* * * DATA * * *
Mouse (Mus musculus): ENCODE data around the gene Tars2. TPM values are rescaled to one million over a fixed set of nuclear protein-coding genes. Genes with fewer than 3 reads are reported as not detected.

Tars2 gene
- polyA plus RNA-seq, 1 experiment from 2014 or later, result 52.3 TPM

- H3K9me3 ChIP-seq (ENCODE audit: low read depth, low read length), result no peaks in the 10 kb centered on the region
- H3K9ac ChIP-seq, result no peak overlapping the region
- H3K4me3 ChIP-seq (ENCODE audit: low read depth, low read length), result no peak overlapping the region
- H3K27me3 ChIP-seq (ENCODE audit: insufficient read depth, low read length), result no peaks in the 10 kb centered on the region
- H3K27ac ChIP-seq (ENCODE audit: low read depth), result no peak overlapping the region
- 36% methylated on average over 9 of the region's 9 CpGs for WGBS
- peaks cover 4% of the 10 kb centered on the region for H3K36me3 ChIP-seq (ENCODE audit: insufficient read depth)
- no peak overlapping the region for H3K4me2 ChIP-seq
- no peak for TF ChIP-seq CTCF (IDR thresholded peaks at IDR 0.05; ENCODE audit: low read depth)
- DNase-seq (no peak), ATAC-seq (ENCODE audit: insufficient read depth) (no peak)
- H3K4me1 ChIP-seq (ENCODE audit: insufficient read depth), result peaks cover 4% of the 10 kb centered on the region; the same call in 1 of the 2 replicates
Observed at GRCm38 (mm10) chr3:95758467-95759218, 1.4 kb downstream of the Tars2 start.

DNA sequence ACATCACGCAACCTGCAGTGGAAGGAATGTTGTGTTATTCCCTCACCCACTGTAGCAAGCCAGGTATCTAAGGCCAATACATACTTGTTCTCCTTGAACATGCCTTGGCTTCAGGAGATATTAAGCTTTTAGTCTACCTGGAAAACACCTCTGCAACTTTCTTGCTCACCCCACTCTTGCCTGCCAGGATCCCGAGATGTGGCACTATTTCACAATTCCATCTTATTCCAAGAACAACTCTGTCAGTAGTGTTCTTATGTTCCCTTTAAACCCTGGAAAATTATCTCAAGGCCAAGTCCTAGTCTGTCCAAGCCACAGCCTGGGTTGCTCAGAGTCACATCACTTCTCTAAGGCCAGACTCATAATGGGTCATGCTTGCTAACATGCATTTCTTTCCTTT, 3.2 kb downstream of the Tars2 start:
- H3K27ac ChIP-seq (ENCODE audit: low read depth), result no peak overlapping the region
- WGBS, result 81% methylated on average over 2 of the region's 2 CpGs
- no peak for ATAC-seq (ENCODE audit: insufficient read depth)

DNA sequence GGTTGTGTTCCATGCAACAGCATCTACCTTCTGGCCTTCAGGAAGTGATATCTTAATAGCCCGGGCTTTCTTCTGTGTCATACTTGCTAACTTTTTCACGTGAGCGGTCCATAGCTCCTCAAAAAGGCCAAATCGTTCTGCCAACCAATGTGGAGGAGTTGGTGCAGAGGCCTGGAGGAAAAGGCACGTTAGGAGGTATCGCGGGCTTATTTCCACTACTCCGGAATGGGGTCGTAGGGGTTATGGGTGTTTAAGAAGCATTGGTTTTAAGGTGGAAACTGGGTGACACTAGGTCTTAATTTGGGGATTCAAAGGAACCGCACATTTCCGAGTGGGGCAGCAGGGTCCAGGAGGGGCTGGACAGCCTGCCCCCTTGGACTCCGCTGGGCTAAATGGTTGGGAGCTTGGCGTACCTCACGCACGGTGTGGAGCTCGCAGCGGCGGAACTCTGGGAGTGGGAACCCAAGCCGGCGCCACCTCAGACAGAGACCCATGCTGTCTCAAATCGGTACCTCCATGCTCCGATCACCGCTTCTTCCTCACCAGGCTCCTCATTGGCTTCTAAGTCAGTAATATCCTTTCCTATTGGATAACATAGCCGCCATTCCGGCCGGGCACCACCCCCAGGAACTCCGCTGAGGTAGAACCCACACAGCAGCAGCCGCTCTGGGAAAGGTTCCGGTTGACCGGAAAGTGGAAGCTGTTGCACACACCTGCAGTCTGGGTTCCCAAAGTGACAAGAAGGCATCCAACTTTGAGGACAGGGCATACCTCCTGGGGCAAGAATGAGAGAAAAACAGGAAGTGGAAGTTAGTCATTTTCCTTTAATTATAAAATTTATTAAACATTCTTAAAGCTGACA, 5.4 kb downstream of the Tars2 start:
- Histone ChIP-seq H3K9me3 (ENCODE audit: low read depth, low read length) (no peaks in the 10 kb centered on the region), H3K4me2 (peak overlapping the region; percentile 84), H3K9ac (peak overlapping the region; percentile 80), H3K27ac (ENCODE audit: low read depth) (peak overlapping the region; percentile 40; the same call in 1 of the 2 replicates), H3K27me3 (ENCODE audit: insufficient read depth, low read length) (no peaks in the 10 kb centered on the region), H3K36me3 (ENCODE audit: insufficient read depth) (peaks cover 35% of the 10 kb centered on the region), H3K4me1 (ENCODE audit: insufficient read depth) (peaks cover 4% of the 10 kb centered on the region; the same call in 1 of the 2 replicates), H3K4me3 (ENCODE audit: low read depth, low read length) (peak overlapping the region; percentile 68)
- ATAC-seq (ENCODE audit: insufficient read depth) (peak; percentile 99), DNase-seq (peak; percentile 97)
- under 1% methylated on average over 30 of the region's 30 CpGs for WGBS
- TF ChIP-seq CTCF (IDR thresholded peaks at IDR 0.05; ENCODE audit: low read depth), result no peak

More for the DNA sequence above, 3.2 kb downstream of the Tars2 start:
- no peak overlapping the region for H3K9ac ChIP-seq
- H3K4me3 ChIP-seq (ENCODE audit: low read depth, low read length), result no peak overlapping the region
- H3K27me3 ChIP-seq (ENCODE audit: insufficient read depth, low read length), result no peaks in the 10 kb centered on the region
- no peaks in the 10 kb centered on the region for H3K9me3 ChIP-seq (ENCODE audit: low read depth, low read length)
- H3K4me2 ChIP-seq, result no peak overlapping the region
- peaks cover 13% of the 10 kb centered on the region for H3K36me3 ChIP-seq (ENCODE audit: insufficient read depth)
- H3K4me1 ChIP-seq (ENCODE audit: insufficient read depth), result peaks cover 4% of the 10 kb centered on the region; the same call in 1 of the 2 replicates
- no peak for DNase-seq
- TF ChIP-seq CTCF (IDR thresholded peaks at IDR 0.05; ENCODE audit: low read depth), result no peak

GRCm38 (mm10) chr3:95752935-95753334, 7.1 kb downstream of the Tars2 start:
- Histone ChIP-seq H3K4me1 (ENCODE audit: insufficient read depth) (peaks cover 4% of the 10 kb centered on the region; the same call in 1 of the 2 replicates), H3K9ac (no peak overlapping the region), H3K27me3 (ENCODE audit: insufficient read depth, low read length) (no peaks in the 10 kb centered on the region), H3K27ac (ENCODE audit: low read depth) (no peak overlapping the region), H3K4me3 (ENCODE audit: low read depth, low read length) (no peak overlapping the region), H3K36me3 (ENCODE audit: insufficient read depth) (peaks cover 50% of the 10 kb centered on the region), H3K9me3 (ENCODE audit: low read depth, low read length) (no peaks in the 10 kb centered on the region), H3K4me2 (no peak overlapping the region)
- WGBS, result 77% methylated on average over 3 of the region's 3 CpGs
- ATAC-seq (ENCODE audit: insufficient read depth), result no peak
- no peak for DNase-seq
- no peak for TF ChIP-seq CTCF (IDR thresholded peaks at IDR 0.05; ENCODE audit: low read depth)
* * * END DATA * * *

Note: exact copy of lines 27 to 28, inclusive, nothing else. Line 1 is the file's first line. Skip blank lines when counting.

- H3K4me3 ChIP-seq (ENCODE audit: low read depth, low read length), result no peak overlapping the region
- H3K27me3 ChIP-seq (ENCODE audit: insufficient read depth, low read length), result no peaks in the 10 kb centered on the region